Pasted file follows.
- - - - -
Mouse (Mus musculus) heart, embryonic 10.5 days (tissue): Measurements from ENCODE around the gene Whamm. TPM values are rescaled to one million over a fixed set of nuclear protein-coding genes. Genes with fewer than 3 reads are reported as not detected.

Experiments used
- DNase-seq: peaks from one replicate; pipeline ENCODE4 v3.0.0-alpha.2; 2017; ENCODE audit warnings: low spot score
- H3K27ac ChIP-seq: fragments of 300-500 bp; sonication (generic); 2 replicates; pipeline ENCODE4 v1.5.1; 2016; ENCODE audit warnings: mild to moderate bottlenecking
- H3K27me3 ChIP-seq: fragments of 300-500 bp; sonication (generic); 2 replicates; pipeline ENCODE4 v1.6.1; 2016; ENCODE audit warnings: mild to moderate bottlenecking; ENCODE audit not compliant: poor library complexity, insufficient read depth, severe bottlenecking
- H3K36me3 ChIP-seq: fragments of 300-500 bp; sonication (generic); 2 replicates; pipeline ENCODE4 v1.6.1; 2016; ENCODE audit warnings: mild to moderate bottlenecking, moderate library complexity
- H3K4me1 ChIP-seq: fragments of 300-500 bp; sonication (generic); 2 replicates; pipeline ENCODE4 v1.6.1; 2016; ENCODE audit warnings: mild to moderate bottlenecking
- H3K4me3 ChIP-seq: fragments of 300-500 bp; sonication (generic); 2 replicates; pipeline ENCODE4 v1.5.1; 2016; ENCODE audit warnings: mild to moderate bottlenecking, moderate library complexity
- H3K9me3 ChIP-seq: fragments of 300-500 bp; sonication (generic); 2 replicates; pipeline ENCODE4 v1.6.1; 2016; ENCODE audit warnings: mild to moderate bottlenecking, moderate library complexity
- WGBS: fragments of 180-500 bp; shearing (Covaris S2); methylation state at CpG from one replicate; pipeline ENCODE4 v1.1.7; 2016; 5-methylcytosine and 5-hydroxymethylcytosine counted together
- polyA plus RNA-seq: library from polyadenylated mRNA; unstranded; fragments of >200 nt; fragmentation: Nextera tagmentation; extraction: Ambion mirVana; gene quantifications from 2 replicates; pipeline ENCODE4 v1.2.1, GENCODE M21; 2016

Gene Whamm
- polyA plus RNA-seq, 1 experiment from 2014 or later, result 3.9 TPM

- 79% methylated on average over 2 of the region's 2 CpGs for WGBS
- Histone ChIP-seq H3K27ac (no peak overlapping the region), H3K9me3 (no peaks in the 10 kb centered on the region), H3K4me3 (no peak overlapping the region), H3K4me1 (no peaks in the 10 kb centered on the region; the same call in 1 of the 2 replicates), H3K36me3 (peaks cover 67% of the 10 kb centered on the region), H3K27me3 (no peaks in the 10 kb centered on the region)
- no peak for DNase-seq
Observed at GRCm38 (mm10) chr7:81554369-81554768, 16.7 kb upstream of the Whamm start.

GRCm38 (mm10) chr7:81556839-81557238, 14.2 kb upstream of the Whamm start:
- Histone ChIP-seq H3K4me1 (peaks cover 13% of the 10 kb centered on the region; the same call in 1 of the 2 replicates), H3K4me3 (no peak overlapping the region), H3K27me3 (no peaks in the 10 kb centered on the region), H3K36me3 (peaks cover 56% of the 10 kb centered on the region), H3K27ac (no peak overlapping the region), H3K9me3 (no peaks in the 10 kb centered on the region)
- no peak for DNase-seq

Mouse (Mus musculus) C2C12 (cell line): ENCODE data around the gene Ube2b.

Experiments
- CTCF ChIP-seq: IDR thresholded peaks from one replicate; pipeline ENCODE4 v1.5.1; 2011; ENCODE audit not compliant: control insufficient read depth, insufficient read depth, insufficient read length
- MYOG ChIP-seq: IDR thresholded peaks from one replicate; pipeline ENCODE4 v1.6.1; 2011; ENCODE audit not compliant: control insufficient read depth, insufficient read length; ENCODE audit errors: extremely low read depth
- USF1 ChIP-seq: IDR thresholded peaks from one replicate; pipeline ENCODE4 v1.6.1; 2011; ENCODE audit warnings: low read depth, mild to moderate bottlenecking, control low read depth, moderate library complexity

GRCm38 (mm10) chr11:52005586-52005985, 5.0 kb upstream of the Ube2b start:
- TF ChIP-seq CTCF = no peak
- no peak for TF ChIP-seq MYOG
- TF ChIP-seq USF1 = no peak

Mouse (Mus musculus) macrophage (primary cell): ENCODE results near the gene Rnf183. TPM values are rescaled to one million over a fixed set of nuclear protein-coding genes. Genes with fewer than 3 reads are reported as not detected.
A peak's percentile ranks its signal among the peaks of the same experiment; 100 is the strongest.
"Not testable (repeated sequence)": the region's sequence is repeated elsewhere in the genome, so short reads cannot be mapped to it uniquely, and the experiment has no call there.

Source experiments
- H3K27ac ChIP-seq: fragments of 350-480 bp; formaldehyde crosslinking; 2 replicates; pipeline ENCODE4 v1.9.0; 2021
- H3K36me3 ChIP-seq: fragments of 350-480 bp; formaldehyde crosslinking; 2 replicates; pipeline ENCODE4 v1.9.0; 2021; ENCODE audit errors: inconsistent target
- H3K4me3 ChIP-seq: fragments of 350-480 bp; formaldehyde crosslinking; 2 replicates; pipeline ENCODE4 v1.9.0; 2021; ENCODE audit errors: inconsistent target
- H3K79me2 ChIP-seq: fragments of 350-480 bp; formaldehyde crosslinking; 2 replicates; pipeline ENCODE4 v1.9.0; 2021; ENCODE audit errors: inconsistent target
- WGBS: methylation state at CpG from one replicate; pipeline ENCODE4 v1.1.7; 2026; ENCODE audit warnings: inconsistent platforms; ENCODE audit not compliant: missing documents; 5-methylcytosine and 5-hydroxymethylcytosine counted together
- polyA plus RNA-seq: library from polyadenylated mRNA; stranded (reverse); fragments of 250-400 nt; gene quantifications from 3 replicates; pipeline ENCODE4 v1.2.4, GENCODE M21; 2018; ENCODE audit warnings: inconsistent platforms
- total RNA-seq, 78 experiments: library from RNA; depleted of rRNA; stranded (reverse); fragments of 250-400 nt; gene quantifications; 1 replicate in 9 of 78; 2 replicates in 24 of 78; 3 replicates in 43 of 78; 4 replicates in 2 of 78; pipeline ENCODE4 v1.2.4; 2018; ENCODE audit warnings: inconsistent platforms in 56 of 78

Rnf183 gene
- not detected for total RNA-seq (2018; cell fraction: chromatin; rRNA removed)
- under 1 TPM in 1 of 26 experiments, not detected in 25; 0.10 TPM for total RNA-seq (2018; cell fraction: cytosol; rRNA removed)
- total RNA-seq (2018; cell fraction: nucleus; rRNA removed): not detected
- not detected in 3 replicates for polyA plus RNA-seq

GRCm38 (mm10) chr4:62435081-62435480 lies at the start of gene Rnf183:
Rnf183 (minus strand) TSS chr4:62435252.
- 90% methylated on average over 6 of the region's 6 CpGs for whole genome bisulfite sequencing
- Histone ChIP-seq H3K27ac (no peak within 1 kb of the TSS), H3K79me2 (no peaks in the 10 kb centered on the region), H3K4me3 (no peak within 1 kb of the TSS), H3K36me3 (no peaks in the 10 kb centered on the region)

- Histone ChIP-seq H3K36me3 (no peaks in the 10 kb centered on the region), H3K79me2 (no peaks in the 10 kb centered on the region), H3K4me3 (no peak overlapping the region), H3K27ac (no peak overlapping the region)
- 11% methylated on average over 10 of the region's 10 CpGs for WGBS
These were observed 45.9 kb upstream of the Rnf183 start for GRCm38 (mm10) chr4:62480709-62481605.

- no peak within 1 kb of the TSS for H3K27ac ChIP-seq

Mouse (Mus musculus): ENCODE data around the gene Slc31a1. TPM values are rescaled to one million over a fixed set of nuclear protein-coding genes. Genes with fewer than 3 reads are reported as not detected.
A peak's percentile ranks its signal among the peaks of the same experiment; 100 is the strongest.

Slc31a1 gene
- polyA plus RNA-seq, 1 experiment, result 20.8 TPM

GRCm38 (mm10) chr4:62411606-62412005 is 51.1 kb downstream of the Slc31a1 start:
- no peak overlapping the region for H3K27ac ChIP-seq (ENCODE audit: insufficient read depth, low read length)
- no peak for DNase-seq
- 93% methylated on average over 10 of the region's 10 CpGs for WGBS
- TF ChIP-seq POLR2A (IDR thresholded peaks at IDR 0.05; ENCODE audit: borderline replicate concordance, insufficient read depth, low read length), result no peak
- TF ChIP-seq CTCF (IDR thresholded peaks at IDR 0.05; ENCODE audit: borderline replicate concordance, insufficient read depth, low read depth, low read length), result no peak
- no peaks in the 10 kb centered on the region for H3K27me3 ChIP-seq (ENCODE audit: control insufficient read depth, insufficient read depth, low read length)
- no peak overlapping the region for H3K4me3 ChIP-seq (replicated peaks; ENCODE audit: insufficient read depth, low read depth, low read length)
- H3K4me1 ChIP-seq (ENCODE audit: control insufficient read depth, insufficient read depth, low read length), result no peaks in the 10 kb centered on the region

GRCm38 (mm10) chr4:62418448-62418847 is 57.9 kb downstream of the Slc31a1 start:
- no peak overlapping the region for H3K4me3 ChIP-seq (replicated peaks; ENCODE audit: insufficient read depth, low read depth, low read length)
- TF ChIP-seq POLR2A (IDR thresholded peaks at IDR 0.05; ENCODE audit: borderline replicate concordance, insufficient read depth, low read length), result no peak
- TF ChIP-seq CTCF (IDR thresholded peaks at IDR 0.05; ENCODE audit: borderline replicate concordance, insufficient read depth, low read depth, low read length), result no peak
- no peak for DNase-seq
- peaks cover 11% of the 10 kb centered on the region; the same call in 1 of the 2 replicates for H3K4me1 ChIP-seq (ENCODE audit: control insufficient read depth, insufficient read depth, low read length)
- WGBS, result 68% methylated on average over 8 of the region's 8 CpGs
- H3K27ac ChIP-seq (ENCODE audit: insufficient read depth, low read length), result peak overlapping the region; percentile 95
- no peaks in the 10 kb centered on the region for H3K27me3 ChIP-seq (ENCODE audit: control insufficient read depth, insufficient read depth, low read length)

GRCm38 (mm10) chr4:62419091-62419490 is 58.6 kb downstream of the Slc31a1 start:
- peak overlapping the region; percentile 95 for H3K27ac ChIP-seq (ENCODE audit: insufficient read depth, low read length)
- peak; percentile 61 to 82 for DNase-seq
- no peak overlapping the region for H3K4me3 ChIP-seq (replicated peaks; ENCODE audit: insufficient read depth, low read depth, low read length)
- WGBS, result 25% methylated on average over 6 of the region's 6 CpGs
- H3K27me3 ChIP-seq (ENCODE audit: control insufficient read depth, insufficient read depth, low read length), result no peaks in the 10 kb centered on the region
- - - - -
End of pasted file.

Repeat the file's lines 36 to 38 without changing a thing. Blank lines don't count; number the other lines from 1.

- H3K4me3 ChIP-seq: fragments of 350-480 bp; formaldehyde crosslinking; 2 replicates; pipeline ENCODE4 v1.9.0; 2021; ENCODE audit errors: inconsistent target
- H3K79me2 ChIP-seq: fragments of 350-480 bp; formaldehyde crosslinking; 2 replicates; pipeline ENCODE4 v1.9.0; 2021; ENCODE audit errors: inconsistent target
- WGBS: methylation state at CpG from one replicate; pipeline ENCODE4 v1.1.7; 2026; ENCODE audit warnings: inconsistent platforms; ENCODE audit not compliant: missing documents; 5-methylcytosine and 5-hydroxymethylcytosine counted together